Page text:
JAMES CALABRESI ’20
Donald Trump and Jimmy Carter; outsiders, party dividers, men of change. How could two politicians – a centrist Democrat and an alt-right Republican- have such similar presidencies, while serving as commander in chief more than thirty years apart? And yes its true, Carter with his Habitat for Humanity project and his Carter Foundation have done good around the world, while Trump and his organization have been quietly swindling customers for years. It is also true that Carter was more centrist relative to the average views of his party’s politics while Trump is more a Reagan-Bush Junior mix of folksy charisma, poor decision making, and a love of relief for the rich. However, the presidencies of these two men share startling similarities, ones that in this recently ascendant age of the alt-right presidency, will only lead to as successful a democratic party as Franklin Delano Roosevelt’s.
President Trump is his first seven months of office, has tanked his once decent inauguration-day approval ratings and alienated both his base and traditional hardline Republicans. He has insulted swing state moderates, stepped in the toes and eyes of his Senate and House majority leaders, tweeted contradictory messages, and fired his FBI director; this job that has been done with a Republican majority, and the aid of a revived Republican Supreme Court, can only be called a disaster. The long-term consequences, given the history of Carter’s own feud with his party, are catastrophically clear for Trump. Carter’s party, following Republican shame over the Watergate scandal, had a golden opportunity to pass strong healthcare legislation, to strengthen the New Deal programs, and to guide the nation. Carter’s first two years consisted of a congressional supermajority, and by all accounts, Democrats were supposed to reconcile their differences and make good on their many promises. But it was not to be; Capitol Hill and the White House soon grew further apart than even the post-convention Kennedy-Carter divide suggested, and Democratic hopes were thoroughly dashed by Reagan’s counter-populism in the 1980 election, cementing a popular far-right agenda that led to twelve years of Republican dominance. The significance of the current trajectory, therefore, cannot be overstated. If Trump fails to pass at least portions of two of the Republican party’s big three promises- healthcare repeal, infrastructure spending, and tax reform- he will bring his party limping into a midterm that could see their house majority evaporate. While Carter came into power with a larger advantage (a supermajority consists of at least 60 votes, while a simple majority is at least 51), he still managed to lose 4 seats in his midterms as Americans grew tired of uncertainty and incompetency as a common praxis. President Trump also seems unlikely to move toward serious compromise- despite a few recent efforts with Democrats, as he has often complained of the Senate filibuster which he says “must go” and, were his attention sufficiently shifted back to the concerns of the Republican Congress, could in fact be finished for good.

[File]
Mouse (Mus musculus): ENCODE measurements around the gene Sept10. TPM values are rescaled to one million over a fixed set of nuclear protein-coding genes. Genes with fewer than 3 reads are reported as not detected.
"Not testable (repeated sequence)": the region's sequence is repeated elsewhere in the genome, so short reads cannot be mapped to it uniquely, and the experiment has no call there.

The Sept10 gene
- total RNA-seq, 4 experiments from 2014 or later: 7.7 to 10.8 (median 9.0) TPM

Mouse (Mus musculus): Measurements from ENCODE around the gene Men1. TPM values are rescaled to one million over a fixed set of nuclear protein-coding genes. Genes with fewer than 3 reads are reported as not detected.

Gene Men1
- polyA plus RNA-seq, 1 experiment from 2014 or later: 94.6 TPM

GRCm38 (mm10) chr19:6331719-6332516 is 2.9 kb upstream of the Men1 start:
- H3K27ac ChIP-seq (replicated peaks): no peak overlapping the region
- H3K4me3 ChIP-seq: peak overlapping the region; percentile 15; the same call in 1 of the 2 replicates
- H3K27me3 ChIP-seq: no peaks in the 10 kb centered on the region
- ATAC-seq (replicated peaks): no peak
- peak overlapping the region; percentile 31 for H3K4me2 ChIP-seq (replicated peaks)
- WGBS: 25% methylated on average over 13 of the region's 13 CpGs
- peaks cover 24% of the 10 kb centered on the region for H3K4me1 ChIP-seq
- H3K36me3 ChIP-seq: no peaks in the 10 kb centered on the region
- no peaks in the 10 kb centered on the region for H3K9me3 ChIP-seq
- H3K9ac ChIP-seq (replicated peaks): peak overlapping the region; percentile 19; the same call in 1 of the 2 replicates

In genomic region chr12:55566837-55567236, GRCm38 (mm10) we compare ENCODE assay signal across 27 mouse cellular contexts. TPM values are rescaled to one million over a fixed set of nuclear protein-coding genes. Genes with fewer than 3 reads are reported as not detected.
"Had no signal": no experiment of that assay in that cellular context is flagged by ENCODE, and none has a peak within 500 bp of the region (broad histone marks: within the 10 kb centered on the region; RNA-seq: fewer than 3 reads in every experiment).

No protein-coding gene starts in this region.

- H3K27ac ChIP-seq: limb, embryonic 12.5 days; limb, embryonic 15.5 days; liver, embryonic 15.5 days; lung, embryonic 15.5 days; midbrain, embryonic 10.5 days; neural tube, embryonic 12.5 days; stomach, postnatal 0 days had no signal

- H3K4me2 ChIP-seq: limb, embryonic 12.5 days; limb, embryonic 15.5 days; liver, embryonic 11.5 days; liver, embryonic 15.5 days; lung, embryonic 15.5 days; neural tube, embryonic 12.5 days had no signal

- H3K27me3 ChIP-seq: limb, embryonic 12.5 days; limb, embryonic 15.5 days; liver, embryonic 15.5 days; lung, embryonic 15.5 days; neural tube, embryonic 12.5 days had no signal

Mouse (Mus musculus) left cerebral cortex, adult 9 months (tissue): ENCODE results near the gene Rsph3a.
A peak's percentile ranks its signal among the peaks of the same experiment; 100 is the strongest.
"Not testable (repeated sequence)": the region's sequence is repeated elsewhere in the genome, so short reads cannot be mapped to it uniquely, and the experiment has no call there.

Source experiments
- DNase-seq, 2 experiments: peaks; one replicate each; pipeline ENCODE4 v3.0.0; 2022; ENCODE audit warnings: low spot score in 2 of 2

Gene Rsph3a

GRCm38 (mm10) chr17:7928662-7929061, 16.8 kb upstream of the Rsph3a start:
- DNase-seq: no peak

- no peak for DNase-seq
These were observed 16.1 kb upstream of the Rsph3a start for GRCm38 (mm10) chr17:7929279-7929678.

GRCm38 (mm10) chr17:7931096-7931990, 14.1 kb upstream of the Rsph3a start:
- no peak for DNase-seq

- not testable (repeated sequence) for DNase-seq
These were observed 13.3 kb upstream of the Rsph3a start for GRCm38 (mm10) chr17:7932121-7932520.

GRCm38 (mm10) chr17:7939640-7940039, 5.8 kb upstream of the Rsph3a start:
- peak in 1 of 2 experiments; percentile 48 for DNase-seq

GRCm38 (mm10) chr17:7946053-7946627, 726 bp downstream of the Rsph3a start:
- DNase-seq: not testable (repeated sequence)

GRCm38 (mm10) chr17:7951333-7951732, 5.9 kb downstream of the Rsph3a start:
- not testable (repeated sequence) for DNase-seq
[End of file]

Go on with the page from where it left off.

However, the political repercussions of these rule changes would be enormous, especially if Republicans were to try to force such rules on the country before the midterms. The damage that would be done to his cause and his country would likely be worse than if he had simply blundered his way on, as he is doing now. On the other side of the aisle, the progressive blue wave that has been building steam with 17 cosponsors to Bernie Sander’s Medicare for All bill, would deftly maneuver a weakened candidate Trump in 2020. Every moment this ‘great negotiator’ along with the party that pledged to set things right once President Obama was finished, fails to make progress serves as more and more hard evidence to the country why a democratic government would be best. If Trump continues to blunder on, he would face a grim reelection: with little power in congress, with no border wall set up, with his base disillusioned. Trump would face a clobbering the likes we haven’t seen since Carter or Mondale v. Reagan (funny how well this analogy works).
One other point to consider when imagining the future of the political parties and their various movements is that of national security. Trump has been the law and order politician since he announced his campaign, which gives him, as it always has for Republicans, a distinct ‘tough guy’ advantage. If he could push already hawkish Republicans to go to war or stoke the fears of undocumented immigrants, he could theoretically scare the nation so much that any democrat attempting a challenge would have to situate her or himself to the far right on the military, just when the Democratic base is becoming more and more anti-war. Trump, who has tweeted ominous remarks about such plans, could use his general-stacked administration as a shield to any criticism for a hawkish or interventionist plan in either the middle east or on the Korean peninsula. Either way you slice it, President Trump is in a pickle, and Republicans are going to have to deliver on their promises soon, because they won’t have anywhere near as weak of a candidate as Hillary Clinton to face off against in the next time around.
JAMES CALABRESI ’20